Notable awards, new autism initiatives, and a novel approach to managing sickle cell disease are all part of this week's roundup of research news. As Children's Hospital of Philadelphia experts made waves at the American Academy of Pediatrics (AAP) National Conference in Chicago, our local Philadelphia Eagles launched a new commitment to support autism research at CHOP and neighboring institutions
Let's say you want to buy a new television. You probably would do some digging and compare each brand's best features and consult reviews from other consumers before making a purchase. The decision-making process isn't always as straightforward, however, when you're faced with making a choice about your healthcare. Compelling information about the benefits and harms of a medical test,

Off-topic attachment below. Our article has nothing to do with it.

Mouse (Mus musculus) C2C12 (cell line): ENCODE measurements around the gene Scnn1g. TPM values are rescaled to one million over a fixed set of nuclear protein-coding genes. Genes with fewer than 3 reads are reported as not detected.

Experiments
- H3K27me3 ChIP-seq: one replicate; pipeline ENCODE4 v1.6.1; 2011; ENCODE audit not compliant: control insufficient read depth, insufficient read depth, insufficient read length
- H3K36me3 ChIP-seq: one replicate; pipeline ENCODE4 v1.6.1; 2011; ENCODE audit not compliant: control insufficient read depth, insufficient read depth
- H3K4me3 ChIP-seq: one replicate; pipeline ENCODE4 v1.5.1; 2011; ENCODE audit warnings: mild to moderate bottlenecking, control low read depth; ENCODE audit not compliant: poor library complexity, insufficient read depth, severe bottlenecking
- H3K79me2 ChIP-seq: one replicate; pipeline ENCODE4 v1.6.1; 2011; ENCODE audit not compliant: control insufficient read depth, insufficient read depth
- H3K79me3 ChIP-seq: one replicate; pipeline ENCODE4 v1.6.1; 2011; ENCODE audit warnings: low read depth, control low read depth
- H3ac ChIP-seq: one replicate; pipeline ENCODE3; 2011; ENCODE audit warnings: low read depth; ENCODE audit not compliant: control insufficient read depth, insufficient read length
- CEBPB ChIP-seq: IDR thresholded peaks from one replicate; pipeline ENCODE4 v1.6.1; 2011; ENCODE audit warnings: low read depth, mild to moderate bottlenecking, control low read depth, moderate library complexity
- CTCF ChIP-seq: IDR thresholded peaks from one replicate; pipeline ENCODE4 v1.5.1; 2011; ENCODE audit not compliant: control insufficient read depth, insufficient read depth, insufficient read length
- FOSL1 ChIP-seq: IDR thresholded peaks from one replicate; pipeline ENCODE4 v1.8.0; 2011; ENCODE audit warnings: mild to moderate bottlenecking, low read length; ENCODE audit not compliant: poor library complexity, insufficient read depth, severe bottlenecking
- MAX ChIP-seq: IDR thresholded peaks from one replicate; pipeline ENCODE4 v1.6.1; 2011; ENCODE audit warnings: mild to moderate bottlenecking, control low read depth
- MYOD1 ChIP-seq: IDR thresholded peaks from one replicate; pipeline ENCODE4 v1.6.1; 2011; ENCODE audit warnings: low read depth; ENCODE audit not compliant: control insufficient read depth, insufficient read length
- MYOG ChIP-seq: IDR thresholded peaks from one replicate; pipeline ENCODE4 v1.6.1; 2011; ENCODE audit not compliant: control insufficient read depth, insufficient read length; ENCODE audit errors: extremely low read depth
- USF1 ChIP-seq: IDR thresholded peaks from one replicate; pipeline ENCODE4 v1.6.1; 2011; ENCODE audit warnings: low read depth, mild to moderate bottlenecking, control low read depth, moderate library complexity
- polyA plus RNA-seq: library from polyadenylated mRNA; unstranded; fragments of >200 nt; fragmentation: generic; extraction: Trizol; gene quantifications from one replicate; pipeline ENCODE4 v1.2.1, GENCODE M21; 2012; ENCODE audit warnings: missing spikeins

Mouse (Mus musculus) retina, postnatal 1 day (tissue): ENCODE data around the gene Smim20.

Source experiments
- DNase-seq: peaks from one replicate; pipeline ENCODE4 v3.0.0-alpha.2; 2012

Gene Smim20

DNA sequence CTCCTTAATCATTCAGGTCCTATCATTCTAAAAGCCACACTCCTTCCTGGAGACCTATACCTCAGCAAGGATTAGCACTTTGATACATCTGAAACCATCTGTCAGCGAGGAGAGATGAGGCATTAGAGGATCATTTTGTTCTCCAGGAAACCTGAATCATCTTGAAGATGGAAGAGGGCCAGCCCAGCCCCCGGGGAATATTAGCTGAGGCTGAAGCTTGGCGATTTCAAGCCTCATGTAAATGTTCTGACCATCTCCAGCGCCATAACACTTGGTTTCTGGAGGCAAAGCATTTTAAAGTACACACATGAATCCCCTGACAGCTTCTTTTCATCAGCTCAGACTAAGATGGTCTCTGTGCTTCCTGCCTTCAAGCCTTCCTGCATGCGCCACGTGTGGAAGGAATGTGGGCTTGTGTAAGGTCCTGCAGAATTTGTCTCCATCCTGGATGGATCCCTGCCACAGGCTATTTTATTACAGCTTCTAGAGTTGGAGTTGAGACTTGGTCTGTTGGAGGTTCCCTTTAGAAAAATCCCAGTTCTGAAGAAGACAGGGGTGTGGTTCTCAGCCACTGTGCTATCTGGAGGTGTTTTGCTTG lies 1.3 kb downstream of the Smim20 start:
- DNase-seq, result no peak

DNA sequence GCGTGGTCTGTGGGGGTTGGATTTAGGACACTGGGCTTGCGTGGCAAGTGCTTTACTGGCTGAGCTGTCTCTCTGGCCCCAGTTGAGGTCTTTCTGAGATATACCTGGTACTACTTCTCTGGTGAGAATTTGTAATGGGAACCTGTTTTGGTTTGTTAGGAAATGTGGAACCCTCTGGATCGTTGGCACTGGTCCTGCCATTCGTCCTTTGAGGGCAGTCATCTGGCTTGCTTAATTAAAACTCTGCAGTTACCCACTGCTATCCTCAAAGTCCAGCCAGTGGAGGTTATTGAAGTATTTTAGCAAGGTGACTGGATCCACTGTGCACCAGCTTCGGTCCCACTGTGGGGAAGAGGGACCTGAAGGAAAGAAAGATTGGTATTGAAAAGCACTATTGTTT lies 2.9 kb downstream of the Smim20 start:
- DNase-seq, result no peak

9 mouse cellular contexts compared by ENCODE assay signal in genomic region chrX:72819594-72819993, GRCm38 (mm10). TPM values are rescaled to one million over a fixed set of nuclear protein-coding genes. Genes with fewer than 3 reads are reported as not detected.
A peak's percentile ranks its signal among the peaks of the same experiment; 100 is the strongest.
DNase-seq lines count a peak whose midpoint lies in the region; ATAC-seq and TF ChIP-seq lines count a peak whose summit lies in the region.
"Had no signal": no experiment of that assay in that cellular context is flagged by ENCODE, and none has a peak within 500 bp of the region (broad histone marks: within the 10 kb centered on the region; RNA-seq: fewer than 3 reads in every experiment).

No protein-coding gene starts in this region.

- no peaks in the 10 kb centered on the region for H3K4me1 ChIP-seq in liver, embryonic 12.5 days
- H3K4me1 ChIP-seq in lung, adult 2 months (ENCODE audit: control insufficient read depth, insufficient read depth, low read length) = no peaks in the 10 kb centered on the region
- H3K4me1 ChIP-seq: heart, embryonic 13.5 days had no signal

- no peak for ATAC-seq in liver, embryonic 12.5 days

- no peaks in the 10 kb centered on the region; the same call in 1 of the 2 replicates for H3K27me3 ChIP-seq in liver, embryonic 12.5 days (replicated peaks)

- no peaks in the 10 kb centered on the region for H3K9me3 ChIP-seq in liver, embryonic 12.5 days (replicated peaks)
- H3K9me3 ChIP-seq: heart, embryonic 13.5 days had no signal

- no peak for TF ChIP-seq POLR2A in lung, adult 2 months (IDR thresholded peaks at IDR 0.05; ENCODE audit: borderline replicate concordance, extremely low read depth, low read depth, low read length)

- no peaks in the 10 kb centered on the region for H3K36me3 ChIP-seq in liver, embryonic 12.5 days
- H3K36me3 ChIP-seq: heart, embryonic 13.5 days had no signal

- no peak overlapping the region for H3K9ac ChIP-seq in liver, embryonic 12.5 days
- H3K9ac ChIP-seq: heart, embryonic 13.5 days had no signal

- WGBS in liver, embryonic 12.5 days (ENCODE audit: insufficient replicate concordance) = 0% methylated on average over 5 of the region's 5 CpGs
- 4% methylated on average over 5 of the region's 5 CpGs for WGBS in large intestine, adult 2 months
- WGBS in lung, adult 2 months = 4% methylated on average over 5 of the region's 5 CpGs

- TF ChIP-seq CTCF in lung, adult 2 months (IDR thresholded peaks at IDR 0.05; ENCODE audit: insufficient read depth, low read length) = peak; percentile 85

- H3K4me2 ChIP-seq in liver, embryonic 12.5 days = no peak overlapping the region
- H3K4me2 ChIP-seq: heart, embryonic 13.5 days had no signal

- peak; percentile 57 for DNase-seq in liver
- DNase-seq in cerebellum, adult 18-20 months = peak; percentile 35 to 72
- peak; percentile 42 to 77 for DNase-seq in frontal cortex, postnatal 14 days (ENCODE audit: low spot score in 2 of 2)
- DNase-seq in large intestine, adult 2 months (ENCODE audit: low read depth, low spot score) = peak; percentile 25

If scientific research were like building a house, pilot studies would be the foundation. Their purpose is to establish solid evidence that will attract external support for large-scale studies. The Center for Pediatric Clinical Effectiveness (CPCE) at The Children’s Hospital of Philadelphia is giving three investigators the tools that they need to get to start digging.
Any opportunity to get a research project off the ground is greatly appreciated, especially by the two Children’s Hospital of Philadelphia physicians who recently received 2014 Pilot Grant Awards from the Center for Pediatric Clinical Effectiveness (CPCE).
Jeffrey S. Gerber, MD, PhD, recently received an approximately $1.8 million contract from the Patient-Centered Outcomes Research Institute (PCORI) to compare the effectiveness of broad and narrow-spectrum antibiotics in treating acute respiratory infections.
When a child who has been hospitalized with a serious infection is sent home to complete a prolonged course of antibiotics, they can receive their medicine in two ways - by mouth, or intravenously, via a peripherally inserted central catheter (PICC) line. Though PICC lines can be scary for pediatric patients, and require caregivers to be trained in their use